Published 8/1/2015
Brandon J. Erickson, MD; Jeremy M. Burnham, MD; Jared L. Harwood, MD; Rachel M. Frank, MD

What Are the Essential Reads for Orthopaedic Residents?

A call for a national orthopaedic surgery reading list

Over the past several decades, the body of literature in orthopaedic surgery has grown exponentially. Topics range from advances in hip arthroscopy techniques to novel designs in total ankle arthroplasty and from the diagnosis of infection following total joint arthroplasty to anticoagulation protocols. Articles discussing “hot topics” as well as “classic teachings” have flooded orthopaedic journals, textbooks, and periodicals. Approximately 7,000 new orthopaedic articles are published each year, and this number is steadily increasing.

This increase in the number of published studies, as well as the proliferation of open access journals, has left orthopaedic surgery residents with a large body of literature and relatively little guidance on the most important studies for a given topic. Further, the recent explosion of systematic reviews and meta-analyses, often summarizing dozens of primary articles, is likely to result in residents never reading a single primary article on certain topics.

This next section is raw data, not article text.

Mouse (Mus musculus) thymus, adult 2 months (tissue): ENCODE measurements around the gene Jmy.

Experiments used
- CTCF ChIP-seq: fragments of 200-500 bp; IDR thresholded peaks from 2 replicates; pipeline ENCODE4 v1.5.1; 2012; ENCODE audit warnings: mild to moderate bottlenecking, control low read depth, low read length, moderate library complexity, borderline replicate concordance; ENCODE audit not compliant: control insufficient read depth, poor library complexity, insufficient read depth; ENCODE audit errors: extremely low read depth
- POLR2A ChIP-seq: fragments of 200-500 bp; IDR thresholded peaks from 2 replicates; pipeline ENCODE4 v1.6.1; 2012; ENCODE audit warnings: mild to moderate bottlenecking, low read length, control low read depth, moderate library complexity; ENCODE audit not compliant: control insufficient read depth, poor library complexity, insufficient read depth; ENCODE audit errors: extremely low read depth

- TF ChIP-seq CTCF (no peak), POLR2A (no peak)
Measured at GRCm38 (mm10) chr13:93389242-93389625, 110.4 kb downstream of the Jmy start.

Given the substantial volume of electronic literature, residents are experiencing information overload, making it more difficult than ever to identify the “landmark” papers that should be carefully read by future orthopaedic surgeon, regardless of specialty interests. These landmark papers have shaped treatment algorithms and changed practice patterns; they are essential for understanding the reasoning behind current practice.

Although many countries, including the United Kingdom and Australia, already have national curricula for orthopaedic trainees, the United States has no structured curriculum shared by all orthopaedic surgery residency programs. As orthopaedic surgery residents, we believe a national, standardized orthopaedic surgery curriculum would be beneficial and provide guidance on the essential knowledge, skills, and behaviors currently embodied in the core competencies outlined by the Accreditation Council on Graduate Medical Education (ACGME). In fact, the ACGME, the American Board of Orthopaedic Surgery, and the American Orthopaedic Association are collaborating to develop such a curriculum.

Lists upon lists
Under the knowledge component of the curriculum, many residency programs have already developed internal reading lists, typically categorized by year of training and/or rotation. Similarly, many specialty societies (such as the American Society for Surgery of the Hand) have developed resident reading lists.